Blackwell Publishing

Coevolution - Are parasites and their hosts coevolving?


What caused the decline in virulence?

This decline could result from any combination of increasing host resistance and decreasing viral virulence, and normally we should not know which was operating. But in this case, a carefully controlled set of experiments allowed the two factors to be teased apart.

The decline in virulence of the myxoma virus was demonstrated by infecting standard rabbit strains in the lab with the viruses taken from the wild in successive years. Because the rabbit strain was controlled and constant, any decline in the kill rate must be due to a decline in virulence in the virus. This table shows the results, in Australia and Europe.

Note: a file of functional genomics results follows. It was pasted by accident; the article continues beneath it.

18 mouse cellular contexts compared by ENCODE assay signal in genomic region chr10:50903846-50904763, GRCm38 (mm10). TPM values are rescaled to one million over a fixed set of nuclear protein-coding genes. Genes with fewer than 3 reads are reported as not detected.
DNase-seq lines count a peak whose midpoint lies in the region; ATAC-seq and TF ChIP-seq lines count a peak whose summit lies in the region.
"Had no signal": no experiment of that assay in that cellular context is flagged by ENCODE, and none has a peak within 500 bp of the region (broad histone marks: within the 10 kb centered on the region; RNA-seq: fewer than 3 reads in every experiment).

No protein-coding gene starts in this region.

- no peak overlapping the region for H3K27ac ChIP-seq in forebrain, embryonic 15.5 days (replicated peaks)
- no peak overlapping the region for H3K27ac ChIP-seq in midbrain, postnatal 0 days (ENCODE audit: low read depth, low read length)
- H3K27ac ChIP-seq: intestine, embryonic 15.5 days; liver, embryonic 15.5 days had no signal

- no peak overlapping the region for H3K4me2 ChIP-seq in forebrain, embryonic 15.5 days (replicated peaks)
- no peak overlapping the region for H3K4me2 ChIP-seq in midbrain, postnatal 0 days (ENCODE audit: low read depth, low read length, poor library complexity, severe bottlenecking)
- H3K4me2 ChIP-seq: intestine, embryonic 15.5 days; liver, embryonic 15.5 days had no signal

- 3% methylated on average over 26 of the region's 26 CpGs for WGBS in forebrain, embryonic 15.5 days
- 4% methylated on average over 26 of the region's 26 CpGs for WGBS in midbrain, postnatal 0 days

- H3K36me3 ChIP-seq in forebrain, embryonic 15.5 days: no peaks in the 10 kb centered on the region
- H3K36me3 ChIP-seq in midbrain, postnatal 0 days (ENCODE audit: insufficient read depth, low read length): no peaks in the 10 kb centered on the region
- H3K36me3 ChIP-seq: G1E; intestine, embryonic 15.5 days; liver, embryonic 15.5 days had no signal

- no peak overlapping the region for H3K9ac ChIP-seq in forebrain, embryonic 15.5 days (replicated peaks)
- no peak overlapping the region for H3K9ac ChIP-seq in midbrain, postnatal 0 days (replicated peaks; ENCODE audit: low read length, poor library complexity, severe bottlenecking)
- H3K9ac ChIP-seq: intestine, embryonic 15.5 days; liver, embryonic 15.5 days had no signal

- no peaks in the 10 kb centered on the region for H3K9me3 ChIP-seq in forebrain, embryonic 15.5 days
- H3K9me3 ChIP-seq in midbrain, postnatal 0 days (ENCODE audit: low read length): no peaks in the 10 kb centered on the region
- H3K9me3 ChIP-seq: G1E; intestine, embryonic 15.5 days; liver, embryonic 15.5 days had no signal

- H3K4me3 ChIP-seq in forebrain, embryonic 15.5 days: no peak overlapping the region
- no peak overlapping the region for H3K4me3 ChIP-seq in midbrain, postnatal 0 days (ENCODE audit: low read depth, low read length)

In both Australia and Europe the virus started off maximally virulent (killing 100% of infected rabbits); but there was then a rapid increase in the less virulent strains in the viral population - the less virulent strains kill a lower proportion of infected rabbits and take longer to kill them when they do.

Table: Myxoma virus evolved lower virulence over time after its introduction into Australia, France and Britain. Strains of the virus are classified into five virulence grades: I is the most virulent, V is the least. The table shows the percentages of the different strains in rabbit in the wild through time. Modified from Ross (1982).

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